Reaction to my July 1 column on Ohio’s new and embarrassingly bland “Ohio Pride” license plates was diverse and surprising — not unlike the Buckeye State, come to think of it.
Several readers agreed with my assessment, while a couple said they consider the new plate an improvement over the “Beautiful Ohio” plate it replaces. Eye of the beholder, I guess.
My favorite response came from a reader in Akron, Don Ostapowicz, who said he considers the Ohio Pride design a slight improvement over the Beautiful Ohio plate — but still a disappointment. He says that the inverted red triangle at the top of the new plate is supposed to signify the side view of an airplane wing — “if you can believe that one.”
“This state, year after year, just proves that it doesn’t have its act together when it comes to license plates,” Mr. Ostapowicz says. “How difficult can it be?”
Then, to prove his point, he sent me three proposed designs he came up with.
One has a cardinal, the state bird, in the center, superimposed over a gray outline of the state of Ohio, with numbers on either side. The word “OHIO” appears at the top, with “Buckeye State” at the bottom.
A second design replaces the cardinal with the distinctive Ohio state flag. Either one would be excellent and a great improvement over the Ohio Pride plate we apparently are stuck with.
However, Mr. Ostapowicz’s creativity truly shines in his third proposed design. Gone are the cardinal and the flag, replaced by an orange barrel and the words “The Construction State” at the bottom. Check it out. It captures the heart of it all, don’t you think?
Alas, inasmuch as Mr. Ostapowicz’s idea isn’t likely to go anywhere, and given this column’s ongoing effort to make your life easier, let me offer a way to make Ohio license plates fun again. When you’re traveling by car, do you take note of how many other states’ license plates you spot? Here’s a variation on that game, and it’s playable here in Ohio. In fact, it’s especially playable here in Ohio.
Most Ohio plates have a combination of three letters followed by four numbers. See if you can come up with two words that contain all three letters — one word that starts with the first letter and one word that does not. All three letters must appear in correct order, although they do not need to appear adjacent to each other.
Example: CIT. You can make “city” and “explicit.” But “receipt” also counts. For FCT you could choose “fact” and “artifact.”
Sometimes it’s easy to come up with one word but not the other. Take FSC. I get “fiscal,” but I’m stumped for a word that doesn’t start with F. Occasionally, the three letters form their own word, as in DOE. Of course, you still have to come up with a word that doesn’t start with D, such as “adore.”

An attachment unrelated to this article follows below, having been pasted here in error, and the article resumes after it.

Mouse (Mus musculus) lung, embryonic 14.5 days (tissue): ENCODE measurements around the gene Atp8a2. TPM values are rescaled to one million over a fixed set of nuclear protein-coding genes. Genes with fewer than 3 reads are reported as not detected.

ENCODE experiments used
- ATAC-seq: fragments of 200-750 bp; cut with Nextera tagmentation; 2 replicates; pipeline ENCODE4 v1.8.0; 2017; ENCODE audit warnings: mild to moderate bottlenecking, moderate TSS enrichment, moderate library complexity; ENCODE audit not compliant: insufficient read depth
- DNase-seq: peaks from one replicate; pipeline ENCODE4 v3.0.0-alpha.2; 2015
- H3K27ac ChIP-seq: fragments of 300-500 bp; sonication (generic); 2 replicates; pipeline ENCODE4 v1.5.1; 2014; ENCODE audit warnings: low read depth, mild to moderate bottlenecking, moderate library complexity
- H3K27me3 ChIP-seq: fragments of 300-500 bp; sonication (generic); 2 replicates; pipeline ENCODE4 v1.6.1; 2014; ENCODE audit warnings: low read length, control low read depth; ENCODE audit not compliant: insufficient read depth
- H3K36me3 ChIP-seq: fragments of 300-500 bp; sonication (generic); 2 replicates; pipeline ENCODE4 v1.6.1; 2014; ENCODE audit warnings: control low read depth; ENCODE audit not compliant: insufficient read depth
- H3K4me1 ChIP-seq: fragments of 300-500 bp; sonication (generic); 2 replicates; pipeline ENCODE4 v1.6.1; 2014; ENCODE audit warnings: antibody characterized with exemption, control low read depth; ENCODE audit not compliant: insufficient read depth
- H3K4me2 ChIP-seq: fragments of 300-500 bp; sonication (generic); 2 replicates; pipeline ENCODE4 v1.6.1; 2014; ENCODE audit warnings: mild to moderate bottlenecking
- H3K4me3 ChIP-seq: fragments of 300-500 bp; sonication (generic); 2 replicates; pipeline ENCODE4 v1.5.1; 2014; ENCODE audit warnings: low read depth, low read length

Ohio has several three-letter combinations on license plates that are almost impossible. Take FXV. Please. Or FWX. What do you do with those? How about EYV? The Q, J, X, and Z plates bring their own degree of difficulty.
It’s all right to put “un” or “in” in front of a word if the result is a legitimate word. From ATN you could form both “action” and “inaction.” But don’t push it. “Unliteral” for LTA is, well, unimpressive, although “unilateral” is good.
Proper names also are OK, but only as a last resort. Don’t beat yourself up if you have to go with “Prevacid” for PVC because you didn’t spot “privacy.”
There are no prizes, although bragging rights over your traveling companion count for a lot.
By the way, you could ask your smart phone to find one of those Internet sites that help Scrabble players cheat. But not only would you have to bear the shame of your deceit, you’d also be endangering yourself and others if you’re the driver. Don’t do that.
Same with hyphenated words — they’re a cop-out that leaves you guilt-ridden.
One final challenge: Rearrange the four numbers on the plate to form the closest basketball score you can. If the digits are 4669, the closest basketball score possible is 69 to 64. The closer you get to a one-point margin, the better.
It’s also fun to make the biggest blowout score you can. The blowout in this example would be 96 to 46. Lose by 50 in basketball and you need to find another sport.
All of this is intended to make those dreadful “Ohio Pride” license plates useful for something. So there you go — a new way to pass time at those long red lights and construction delays. It sure beats counting orange barrels.
Thomas Walton is the retired editor and vice president of The Blade. His column appears every other Monday. His commentary, “Life As We Know It,” can be heard each Monday at 5:44 p.m. on WGTE-FM 91.
Contact him at: firstname.lastname@example.org